1. This is a decree-holder's appeal in an execution case; both Courts below have held the decree to be barred by limitation. A preliminary decree under Section 88 of the Transfer of Property Act was passed on December 24th 1889, which was followed by a decree absolute for sale on September 11th 1890. Various proceedings in execution followed, the decree-holder apparently granting extensions of time in return for part payment. The learned District Judge seems to have been under some misapprehension when he spoke of execution being 'apparently barred by time' when a payment of Rs. 140 was certified in May 1899. It has been conceded before us in argument that the decree was alive and capable of execution when an application for the same was made on July 13th, 1901. This application was pending, and sale has actually been ordered, when on December 20th, 1901, the parties presented to the Court and attested before it an agreement under the provisions of Section 257 A of the former Code of Civil Procedure, Act XIV of 1882. According to this agreement the judgment-debtors were to pay Rs. 1,800 (a larger sum than was due from them under the decree), but without further interest, and in certain specified instalments. The property was to remain hypothecated until the whole was paid; and in case of default in the payment of any one instalment, the decree-holder was to become entitled to 'execute his decree'. Payments under this compromise were certified to the Court on June 11th, 1904 and again on May 14th, 1906. Finally, the judgment-debtors having made default, the present application was made on May 22nd, 1908. The application is for execution of the decree absolute of September 11th, 1890; but the decree-holder claims to execute the same subject to the terms of the agreement of December 20th, 1901. It is certainly very doubtful whether he can do this in face of this Court's ruling in Kashi Pershad v. Sheo Sahai 19 A. 186, where it was held that a decree for sale under the Transfer of Property Act was not capable of adjustment under the provisions of Section 257A of the Code of Civil Procedure. We were asked to reconsider this ruling, but it does not seem, necessary for us to do so. It may be that the decree-holder is not entitled to enforce the agreement of December 20th, 1901, but that his decree of September 11th 1890 is still alive and capable of execution according to its terms, due allowance being made for any payments since certified. We have to decide at present only the question whether the Courts below were right in holding this decree to be time-barred. The case depends on the provisions of Article 179(4) of the Second Schedule to the Indian Limitation Act (XV of 1877). We have not to decide whether the certifying of the agreement of December 20th 1901 was a step-in-aid of execution. There had been, as already pointed out, an application for execution on July 13th 1901; the decree-holder's applications to have payment certified on June 11th, 1904, was within three years of this date, and the similar application of May 14th, 1906, was made within three years both of this latter date and of the 22nd May, 1908, when execution of the decree itself was again asked for. The question then narrows itself down to this: Whether the decree-holder's applications under Section 258, of Act XIV of 1882, can be treated as applications to the Court to take some steps-in-aid of execution of the decree or order. There are two reported cases in the appellant's favour:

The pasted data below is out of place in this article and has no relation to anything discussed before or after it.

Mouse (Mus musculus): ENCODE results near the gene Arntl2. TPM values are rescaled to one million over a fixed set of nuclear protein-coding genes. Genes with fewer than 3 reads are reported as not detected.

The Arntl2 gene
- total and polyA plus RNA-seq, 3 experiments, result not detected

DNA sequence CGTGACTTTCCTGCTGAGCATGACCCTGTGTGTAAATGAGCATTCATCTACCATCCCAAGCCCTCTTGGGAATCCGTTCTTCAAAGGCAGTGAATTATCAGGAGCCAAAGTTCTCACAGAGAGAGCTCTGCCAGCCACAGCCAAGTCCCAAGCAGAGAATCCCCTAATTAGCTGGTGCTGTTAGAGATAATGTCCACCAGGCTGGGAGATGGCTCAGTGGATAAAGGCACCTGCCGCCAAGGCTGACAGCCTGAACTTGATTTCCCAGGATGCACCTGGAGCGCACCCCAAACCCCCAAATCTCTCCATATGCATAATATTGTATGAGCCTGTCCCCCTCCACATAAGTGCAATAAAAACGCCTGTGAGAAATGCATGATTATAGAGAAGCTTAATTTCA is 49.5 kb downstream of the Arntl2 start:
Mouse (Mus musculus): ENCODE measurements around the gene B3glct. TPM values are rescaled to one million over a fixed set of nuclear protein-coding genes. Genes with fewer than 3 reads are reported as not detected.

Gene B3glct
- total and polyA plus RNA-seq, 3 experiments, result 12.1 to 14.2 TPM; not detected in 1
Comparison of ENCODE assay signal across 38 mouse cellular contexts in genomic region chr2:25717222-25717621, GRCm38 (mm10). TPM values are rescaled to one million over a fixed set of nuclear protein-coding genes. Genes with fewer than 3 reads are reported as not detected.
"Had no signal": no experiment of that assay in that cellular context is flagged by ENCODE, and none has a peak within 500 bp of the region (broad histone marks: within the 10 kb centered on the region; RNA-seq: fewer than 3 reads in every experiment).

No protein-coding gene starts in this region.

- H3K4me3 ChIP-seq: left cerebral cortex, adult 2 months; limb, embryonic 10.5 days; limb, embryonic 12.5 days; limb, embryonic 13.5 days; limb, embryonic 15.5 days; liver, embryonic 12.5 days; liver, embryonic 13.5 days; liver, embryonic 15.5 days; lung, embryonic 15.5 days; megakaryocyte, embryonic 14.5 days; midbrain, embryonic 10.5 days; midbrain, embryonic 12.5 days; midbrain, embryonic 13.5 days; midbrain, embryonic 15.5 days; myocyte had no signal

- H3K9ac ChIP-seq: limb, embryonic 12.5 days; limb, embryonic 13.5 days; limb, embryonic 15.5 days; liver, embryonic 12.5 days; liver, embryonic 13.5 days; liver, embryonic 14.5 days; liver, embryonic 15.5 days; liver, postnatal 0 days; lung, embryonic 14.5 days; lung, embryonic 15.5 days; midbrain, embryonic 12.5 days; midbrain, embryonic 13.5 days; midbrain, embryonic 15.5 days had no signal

2. Sujan Singh v. Hira Singh 12 A. 399 and Tarini Das Bandyopadhy v. Bishtoo Lal Mukhopaday 12 C. 608.
3. The only distinctions which can be drawn against the appellant are that in the former case the Court laid some stress upon the fact that an application for execution was actually before the Court at the time when the payment was certified, and that in the latter case the decree-holder took the precaution of asking that an execution proceeding which had been struck off should be restored to the file, and that the petition under Section 258, Civil Procedure Code, be 'placed on the record.' The ratio decidendi of this case is in favour of the present appellant. It is pointed out that the effect of the certificate is to satisfy the decree so far as the sum certified is concerned.' It must be remembered that without such payment being certified, on the application of one or other of the parties, it could not be recognized as a payment by any Court subsequently executing the decree. An application by the decree-holder under Section 258 of Act XIV of 1882, therefore, calls upon the Court to do a certain act which ipso facto satisfies the decree to the extent of the payment certified, and without which the decree would not be satisfied to any extent whatever. We hold that such an application satisfies the requirements of Aricle 179(4) of the second Schedule to the Indian Limitation Act (XV of 1877), and that no sound distinction can be drawn between the present case and the case of Kashi Pershad v. Sheo Sahai 19 A. 186.
4. We, therefore, set aside the orders of both the Courts below and direct the Court of first instance to re-admit this application for execution and to proceed with it according to law. The decree-holder will get his costs in this and in the lower appellate Court, costs in this Court including fees on the higher scale.